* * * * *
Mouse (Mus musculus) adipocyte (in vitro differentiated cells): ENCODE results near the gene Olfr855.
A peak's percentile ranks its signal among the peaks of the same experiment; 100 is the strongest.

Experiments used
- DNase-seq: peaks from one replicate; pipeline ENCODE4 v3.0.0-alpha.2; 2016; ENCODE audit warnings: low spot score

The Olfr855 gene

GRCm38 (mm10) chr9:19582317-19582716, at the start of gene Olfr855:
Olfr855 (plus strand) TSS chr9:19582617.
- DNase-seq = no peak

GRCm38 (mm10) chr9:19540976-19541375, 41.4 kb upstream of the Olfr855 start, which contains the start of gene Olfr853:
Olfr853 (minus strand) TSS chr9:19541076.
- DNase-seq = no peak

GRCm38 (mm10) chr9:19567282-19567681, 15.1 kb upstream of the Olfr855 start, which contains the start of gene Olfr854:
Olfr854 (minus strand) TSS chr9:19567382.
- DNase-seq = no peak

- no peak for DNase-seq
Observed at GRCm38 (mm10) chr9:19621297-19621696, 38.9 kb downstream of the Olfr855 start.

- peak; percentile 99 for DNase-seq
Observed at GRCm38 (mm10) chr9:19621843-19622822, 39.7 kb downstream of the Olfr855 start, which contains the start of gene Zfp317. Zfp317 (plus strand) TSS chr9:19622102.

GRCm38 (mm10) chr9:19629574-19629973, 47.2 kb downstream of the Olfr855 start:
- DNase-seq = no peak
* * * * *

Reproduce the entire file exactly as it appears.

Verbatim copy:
Mouse (Mus musculus) adipocyte (in vitro differentiated cells): ENCODE results near the gene Olfr855.
A peak's percentile ranks its signal among the peaks of the same experiment; 100 is the strongest.

Experiments used
- DNase-seq: peaks from one replicate; pipeline ENCODE4 v3.0.0-alpha.2; 2016; ENCODE audit warnings: low spot score

The Olfr855 gene

GRCm38 (mm10) chr9:19582317-19582716, at the start of gene Olfr855:
Olfr855 (plus strand) TSS chr9:19582617.
- DNase-seq = no peak

GRCm38 (mm10) chr9:19540976-19541375, 41.4 kb upstream of the Olfr855 start, which contains the start of gene Olfr853:
Olfr853 (minus strand) TSS chr9:19541076.
- DNase-seq = no peak

GRCm38 (mm10) chr9:19567282-19567681, 15.1 kb upstream of the Olfr855 start, which contains the start of gene Olfr854:
Olfr854 (minus strand) TSS chr9:19567382.
- DNase-seq = no peak

- no peak for DNase-seq
Observed at GRCm38 (mm10) chr9:19621297-19621696, 38.9 kb downstream of the Olfr855 start.

- peak; percentile 99 for DNase-seq
Observed at GRCm38 (mm10) chr9:19621843-19622822, 39.7 kb downstream of the Olfr855 start, which contains the start of gene Zfp317. Zfp317 (plus strand) TSS chr9:19622102.

GRCm38 (mm10) chr9:19629574-19629973, 47.2 kb downstream of the Olfr855 start:
- DNase-seq = no peak